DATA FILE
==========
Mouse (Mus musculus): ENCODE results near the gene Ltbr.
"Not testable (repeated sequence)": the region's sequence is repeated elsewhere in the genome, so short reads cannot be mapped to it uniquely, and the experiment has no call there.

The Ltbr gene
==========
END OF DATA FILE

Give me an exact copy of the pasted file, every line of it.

Mouse (Mus musculus): ENCODE results near the gene Ltbr.
"Not testable (repeated sequence)": the region's sequence is repeated elsewhere in the genome, so short reads cannot be mapped to it uniquely, and the experiment has no call there.

The Ltbr gene